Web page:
“I cannot catch what they’re saying when I am watching videos in Spanish. So it’s a lot easier to see the words because then I can also see what they’re saying, instead of all this mumbo jumbo. I can kind of pick up the words and all the other things in the video with it. It’s easier to put it all together.” 

Junior Avari Geppert had similar tendencies when it came to her video consumption. 

“I feel like I can hear it better when I can see the words. It can be hard for me to hear and understand the words because I’m usually doing a lot of things at once when I’m watching TV, so I want to be able to actually understand everything that happens in the shows I’m watching while being able to do other things.”

Despite constantly using closed captions with her favorite shows such as “New Girl” and “The Good Place”, Geppert clarified that she does not turn on the tool when viewing things such as YouTube videos.

“I just turn on YouTube on for background noise. I don’t need to understand what’s going on. I will still try and be focused on the video but I don’t need as much media absorption from that. I guess I just want to take stuff away from movies and TV shows more than YouTube videos.”

Although there are multiple factors that contribute to the rise of closed captions, many of the previously mentioned reasons for the use of subtitles all tie back to advances in technology. Whether it sounds backwards or not, improvements in microphones and audio editing arguably has changed the way actors/speakers talk. 

Historically, it was standard for actors to project loudly towards a fixed microphone, typically overhead of speaking characters or hidden on set in a plant for example. Because of this, it was standard for actors and actresses to need to speak very clearly in order for the microphone to pick up their sound. With the advance of portable microphones, actors became allowed to speak more softly and naturally- or some might say, mumble. In addition to this, there is another motivation for people to click on the closed captions button: sounds, sounds, and more sounds. When audio technology became more developed, a whole wave of sounds were able to be produced. For example, instead of just a door slam being heard by the audience, the footsteps leading up to the door, the turn of the handle, and the creak of the wood might all be heard in addition to the slam.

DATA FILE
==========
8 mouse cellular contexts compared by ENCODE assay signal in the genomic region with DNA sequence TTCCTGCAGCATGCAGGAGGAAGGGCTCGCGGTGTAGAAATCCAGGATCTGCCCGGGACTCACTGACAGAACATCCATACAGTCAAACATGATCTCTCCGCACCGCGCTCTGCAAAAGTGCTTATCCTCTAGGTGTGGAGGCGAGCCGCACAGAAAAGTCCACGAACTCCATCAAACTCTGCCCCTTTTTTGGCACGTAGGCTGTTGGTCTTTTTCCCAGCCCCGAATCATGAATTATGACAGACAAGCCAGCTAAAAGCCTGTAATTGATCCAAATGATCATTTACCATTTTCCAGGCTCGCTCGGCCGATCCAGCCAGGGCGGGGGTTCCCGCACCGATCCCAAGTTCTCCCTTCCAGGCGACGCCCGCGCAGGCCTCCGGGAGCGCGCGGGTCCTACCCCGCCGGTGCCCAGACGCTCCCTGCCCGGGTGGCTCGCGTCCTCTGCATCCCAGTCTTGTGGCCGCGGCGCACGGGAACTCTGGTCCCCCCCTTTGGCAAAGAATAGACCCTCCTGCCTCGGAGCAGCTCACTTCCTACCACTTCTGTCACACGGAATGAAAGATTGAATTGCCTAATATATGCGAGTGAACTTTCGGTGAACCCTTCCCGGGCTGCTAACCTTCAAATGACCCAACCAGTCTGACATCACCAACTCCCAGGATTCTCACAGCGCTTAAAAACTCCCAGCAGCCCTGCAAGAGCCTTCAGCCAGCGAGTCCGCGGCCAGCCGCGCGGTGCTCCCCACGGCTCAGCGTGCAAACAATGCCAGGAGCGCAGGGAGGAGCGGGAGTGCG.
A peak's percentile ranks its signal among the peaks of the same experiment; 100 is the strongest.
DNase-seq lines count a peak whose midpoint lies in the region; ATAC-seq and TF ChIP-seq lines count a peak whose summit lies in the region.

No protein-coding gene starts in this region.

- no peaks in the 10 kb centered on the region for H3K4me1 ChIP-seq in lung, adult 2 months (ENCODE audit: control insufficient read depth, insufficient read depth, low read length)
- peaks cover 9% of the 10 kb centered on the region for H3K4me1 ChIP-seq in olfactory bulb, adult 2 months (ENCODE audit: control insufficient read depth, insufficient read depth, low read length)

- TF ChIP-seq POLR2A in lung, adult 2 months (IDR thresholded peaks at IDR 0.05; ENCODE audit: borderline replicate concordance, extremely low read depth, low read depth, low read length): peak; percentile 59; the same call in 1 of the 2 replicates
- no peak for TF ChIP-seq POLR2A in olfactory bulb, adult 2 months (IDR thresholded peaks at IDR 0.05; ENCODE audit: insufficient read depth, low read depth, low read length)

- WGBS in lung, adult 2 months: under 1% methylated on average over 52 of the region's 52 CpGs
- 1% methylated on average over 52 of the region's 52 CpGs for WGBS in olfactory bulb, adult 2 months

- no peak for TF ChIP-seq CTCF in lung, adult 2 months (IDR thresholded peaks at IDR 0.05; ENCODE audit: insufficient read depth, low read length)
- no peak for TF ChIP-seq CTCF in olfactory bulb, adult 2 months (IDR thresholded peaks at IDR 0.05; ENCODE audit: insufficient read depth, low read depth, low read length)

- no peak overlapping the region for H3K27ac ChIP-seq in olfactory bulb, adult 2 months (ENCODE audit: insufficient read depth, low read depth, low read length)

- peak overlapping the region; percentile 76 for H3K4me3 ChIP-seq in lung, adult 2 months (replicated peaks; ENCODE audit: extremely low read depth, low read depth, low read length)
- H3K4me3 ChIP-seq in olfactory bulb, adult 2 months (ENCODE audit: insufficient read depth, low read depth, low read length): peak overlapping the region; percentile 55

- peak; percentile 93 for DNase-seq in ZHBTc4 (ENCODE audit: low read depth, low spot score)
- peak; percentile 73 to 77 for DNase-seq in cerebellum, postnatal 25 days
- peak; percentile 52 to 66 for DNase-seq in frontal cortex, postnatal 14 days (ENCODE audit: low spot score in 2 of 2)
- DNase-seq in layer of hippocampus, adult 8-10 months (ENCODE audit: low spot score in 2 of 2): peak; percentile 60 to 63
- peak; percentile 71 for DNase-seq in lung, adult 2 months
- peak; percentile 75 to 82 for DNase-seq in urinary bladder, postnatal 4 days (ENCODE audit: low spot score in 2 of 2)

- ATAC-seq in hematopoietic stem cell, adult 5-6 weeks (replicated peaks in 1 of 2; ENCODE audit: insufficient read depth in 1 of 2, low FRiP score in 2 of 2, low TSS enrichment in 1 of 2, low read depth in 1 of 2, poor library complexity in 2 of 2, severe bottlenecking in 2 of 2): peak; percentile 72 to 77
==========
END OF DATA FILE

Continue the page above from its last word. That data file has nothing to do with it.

Junior TV viewer Nicole Bergman brought up this specific factor as one of the reasons she finds captions necessary. 

“There is way more action and a lot more little sounds compared to how films used to be. It is so loud with all the sounds so I feel like I need to use captions. I can hear the voices better in older movies or shows because they don’t really have as many sound effects. Like now there’s so many little sound effects now but back then, there weren’t as many. But now the amount of sound effects are crazy.”

Other than the amount of sound effects troubling her understanding of a movie, she agreed with other student respondents in the poll acknowledging that they use subtitles when they are unable to use volume on their device. 

“Most of the time, I am watching TV at night, so then I need to have my TV quieter. I turn it down and then I just turn my pink closed captions on so I can watch Netflix at night,” Bergman stated.

With all the motivations to turn on this convenient function, one thing is clear: closed captions are on the rise and here to stay.